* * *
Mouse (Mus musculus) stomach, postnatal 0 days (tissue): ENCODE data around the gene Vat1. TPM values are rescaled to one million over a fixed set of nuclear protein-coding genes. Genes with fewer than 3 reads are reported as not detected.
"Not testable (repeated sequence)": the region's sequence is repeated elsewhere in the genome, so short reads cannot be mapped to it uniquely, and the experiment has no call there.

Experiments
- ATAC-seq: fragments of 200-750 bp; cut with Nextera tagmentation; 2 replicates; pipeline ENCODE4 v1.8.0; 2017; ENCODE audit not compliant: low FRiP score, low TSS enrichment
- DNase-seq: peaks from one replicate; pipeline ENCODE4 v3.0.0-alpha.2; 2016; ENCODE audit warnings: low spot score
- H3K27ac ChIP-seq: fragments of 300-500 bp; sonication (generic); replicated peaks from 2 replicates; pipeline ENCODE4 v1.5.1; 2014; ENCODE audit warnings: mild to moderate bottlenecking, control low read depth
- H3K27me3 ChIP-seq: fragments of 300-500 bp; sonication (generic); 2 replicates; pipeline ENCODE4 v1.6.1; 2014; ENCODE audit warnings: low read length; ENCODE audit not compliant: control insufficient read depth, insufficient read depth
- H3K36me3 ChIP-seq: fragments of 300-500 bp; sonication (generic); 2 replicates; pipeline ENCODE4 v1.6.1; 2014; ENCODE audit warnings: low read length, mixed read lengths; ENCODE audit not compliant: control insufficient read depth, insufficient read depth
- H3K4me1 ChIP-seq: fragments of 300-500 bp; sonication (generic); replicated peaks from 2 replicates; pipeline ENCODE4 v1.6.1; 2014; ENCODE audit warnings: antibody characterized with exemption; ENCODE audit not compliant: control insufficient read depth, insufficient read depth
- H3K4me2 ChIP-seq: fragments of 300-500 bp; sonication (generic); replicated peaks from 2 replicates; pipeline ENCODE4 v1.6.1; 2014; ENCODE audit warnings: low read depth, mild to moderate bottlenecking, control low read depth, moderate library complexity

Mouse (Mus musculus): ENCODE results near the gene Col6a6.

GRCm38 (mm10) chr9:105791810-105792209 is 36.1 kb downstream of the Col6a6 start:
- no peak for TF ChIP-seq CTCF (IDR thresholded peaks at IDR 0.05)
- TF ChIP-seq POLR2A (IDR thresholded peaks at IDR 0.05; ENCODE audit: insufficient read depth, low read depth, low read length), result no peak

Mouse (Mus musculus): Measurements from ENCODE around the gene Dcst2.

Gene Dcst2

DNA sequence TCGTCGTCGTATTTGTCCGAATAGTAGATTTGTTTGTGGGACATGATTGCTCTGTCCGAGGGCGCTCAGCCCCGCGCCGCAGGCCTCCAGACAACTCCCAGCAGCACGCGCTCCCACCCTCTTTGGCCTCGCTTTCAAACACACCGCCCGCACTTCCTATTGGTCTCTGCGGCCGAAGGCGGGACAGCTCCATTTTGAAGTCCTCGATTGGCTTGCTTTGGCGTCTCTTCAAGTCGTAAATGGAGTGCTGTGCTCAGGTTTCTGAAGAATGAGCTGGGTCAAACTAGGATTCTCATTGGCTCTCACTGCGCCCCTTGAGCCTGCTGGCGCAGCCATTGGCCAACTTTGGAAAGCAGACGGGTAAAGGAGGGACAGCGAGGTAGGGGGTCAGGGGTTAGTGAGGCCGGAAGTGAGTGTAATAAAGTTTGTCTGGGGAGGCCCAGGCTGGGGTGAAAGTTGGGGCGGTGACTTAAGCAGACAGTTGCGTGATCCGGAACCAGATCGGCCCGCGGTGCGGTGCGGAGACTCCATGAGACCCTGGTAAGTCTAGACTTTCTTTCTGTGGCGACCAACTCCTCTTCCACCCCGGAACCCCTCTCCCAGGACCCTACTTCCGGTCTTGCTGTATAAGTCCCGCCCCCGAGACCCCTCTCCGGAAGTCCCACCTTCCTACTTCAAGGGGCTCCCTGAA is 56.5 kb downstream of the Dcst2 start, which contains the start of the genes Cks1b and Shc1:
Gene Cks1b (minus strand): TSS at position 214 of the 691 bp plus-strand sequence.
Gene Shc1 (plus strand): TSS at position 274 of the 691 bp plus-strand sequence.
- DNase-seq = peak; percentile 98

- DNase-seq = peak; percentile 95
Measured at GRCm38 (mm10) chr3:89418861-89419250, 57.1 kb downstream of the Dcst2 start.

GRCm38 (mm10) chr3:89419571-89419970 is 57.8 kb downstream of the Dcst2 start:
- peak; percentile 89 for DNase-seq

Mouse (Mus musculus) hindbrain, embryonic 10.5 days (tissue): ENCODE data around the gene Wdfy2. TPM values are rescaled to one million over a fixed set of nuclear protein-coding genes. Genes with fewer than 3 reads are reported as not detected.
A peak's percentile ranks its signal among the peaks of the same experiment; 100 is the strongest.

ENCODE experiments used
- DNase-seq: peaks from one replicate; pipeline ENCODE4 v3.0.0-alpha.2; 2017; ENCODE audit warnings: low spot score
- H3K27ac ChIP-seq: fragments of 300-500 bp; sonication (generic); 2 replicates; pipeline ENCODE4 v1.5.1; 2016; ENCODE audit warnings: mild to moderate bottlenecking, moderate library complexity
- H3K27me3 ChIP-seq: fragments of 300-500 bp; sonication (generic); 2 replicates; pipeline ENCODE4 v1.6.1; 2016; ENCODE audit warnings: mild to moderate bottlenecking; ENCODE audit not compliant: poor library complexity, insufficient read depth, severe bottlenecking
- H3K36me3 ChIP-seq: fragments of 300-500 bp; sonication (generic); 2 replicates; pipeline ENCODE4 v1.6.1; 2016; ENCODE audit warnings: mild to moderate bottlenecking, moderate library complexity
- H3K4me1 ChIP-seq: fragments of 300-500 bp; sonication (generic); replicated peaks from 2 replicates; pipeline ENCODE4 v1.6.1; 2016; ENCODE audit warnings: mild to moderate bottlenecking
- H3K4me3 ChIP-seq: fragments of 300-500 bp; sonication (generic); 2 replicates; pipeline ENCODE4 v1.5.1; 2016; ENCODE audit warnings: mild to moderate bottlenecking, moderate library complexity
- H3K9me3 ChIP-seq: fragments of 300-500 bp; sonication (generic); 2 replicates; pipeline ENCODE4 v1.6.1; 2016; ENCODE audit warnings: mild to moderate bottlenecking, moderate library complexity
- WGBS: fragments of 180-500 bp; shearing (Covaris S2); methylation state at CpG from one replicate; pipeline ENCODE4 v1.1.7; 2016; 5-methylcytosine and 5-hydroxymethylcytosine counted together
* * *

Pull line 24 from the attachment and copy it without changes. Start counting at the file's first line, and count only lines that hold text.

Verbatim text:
- peak; percentile 89 for DNase-seq